Pumas are also likely more social than previously thought. Although little research has been done on puma behaviour, some scientists have suggested that sharing food is more of a social activity than one prompted solely by ecological and biological factors.

Getting the shot

Arndt says that the most import thing he learned during his adventure, which was funded by a grant from the Puma sportswear company, is that photographing pumas is best done at a distance. Pumas are averse to humans—and with good reason. Their propensity for hunting livestock has made them a target among ranchers. In Chilie, ranchers claim to kill as many as 100 pumas each year.

“When you’re photographing a wild animal, and you’re interested in capturing the essence of that animal, you don’t want to be impacting its behaviour,” Smith says. “Photography provides this incredible window into the lives of animals, but if you’re disturbing an animal, or making it behave in a way it wouldn’t naturally, then you’re not really capturing what it’s like to live in that animal’s body.” (Learn more: Cougars are terrified of human chatter—and that's a problem.)

Arndt says he always tried to maintain a safe distance from the pumas he was photographing.

Although attacks on humans by pumas are extremely rare, they can result in serious injury and even death, so it’s best not to provoke them. “If you show them respect, they will show you respect,” Arndt says.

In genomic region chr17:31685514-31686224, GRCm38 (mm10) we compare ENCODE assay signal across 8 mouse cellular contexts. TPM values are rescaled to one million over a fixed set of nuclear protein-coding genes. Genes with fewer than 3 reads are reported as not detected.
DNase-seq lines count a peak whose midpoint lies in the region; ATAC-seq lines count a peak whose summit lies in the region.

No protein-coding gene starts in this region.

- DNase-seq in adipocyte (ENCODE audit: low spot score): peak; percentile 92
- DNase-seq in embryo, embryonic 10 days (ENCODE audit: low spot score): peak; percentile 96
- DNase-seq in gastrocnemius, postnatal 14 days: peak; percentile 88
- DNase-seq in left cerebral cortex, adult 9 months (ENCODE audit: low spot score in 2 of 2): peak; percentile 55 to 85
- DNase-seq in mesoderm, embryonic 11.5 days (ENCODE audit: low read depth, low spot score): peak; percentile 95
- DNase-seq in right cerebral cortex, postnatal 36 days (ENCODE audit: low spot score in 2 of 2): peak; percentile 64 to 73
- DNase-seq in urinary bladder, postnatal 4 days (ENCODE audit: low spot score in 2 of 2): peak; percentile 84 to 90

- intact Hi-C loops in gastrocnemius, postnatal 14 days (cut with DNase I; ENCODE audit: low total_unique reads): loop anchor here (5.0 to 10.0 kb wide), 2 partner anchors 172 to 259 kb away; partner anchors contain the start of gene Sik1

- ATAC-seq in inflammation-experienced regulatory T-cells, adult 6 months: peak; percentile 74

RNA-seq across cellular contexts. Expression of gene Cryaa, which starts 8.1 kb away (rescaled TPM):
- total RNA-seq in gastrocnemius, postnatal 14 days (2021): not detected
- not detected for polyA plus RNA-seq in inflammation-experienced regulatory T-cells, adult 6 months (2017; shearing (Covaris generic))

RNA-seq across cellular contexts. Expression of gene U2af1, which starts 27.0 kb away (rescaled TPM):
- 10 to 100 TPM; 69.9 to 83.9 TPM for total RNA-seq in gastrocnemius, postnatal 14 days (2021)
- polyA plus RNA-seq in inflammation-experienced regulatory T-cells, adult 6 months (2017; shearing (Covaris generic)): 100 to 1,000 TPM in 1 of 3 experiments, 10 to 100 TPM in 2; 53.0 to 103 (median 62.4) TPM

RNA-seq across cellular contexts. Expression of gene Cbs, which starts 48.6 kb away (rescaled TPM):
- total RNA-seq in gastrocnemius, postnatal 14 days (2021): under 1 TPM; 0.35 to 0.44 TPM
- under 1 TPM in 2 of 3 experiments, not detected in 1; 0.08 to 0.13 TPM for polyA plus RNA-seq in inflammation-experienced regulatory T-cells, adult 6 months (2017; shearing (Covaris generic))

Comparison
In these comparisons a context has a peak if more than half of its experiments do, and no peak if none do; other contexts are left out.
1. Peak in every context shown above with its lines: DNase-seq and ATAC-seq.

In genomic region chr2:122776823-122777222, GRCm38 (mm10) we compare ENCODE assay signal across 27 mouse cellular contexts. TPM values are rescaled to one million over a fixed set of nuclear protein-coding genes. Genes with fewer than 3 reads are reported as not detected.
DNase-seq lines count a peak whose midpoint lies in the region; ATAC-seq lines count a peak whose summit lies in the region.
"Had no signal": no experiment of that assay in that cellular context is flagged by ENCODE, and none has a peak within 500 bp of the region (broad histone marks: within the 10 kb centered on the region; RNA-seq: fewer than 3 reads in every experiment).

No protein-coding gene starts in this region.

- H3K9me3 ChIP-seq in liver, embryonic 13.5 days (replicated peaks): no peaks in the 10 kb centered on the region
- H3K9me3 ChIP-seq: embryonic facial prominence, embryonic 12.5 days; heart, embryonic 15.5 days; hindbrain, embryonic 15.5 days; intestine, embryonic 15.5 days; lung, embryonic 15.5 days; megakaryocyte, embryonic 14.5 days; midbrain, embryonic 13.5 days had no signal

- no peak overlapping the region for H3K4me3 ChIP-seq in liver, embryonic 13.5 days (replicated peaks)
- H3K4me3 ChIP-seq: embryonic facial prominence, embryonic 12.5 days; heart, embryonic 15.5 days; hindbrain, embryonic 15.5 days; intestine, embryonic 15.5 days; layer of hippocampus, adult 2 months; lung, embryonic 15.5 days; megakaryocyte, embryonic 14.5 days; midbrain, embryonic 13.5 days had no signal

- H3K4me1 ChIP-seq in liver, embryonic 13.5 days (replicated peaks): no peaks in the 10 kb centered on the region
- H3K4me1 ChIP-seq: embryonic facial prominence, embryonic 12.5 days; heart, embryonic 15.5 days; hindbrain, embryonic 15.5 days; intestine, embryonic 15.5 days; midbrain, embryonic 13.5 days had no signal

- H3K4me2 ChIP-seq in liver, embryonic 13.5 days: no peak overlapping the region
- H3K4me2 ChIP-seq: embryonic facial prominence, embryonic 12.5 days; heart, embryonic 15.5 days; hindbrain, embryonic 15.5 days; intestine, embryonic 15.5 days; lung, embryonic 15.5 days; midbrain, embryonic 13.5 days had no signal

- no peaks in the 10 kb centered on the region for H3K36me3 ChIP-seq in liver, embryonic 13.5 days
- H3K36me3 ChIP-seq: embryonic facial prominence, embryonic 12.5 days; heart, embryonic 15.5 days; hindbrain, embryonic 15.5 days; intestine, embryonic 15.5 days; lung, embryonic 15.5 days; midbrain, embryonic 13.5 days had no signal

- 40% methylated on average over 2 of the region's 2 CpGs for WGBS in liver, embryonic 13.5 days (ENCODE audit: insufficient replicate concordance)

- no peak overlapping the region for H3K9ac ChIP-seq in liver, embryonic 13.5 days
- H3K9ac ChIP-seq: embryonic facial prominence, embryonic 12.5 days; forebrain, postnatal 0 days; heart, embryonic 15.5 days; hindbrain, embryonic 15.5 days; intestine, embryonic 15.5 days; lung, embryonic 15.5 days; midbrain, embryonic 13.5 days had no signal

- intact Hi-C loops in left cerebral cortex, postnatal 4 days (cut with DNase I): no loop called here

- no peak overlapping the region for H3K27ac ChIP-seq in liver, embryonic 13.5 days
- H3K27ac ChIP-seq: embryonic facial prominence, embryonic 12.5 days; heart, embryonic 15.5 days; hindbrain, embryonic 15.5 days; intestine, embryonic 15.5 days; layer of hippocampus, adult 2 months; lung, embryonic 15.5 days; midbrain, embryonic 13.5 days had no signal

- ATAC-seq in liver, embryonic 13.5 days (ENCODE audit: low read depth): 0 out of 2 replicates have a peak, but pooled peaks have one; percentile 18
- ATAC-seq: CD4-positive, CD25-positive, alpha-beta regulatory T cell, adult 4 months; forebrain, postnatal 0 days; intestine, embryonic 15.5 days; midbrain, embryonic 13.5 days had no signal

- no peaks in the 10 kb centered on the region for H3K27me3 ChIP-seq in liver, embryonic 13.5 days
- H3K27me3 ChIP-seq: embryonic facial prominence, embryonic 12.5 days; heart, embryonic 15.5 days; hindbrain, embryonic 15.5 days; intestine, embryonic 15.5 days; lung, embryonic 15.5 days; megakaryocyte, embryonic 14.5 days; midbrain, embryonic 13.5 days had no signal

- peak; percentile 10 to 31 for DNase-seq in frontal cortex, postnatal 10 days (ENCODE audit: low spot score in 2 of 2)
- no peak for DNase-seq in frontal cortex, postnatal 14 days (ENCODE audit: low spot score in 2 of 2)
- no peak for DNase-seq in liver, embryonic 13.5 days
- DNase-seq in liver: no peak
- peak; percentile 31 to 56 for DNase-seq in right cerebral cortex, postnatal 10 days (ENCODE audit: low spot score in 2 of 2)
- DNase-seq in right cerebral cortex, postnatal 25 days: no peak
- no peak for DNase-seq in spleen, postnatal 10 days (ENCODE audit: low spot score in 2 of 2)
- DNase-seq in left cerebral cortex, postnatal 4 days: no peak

Pumas have roamed Torres del Paine National Park for decades, yet only one fatal attack on a human has ever occurred there.

Two puma cubs stride across a rolling hill just before sunrise. Pumas are most active at dusk and dawn.

According to Arndt, it was this mutual respect that earned him the trust of his subjects.

“After a few months, some animals got used to me. I did not expect that. These pumas sometimes came very close to me. Those moments were a great privilege because they trusted me,” Arndt says.

Wildlife photographer Ingo Arndt and a professional puma tracker shadow a puma across a steep cliff in Chile. Pumas can survive in a variety of habitats including forests, deserts, prairies, and snowy mountains.

Arndt says that the best photos are taken by people who spend a lot of time on site and keep a respectful distance.

“Be patient, don’t force anything,” he says. “When you see my pictures you should not forget that I have 30 years of experience in wildlife photography and was [in Patagonia] for a very long time. You can not get these kinds of pictures in a few days.”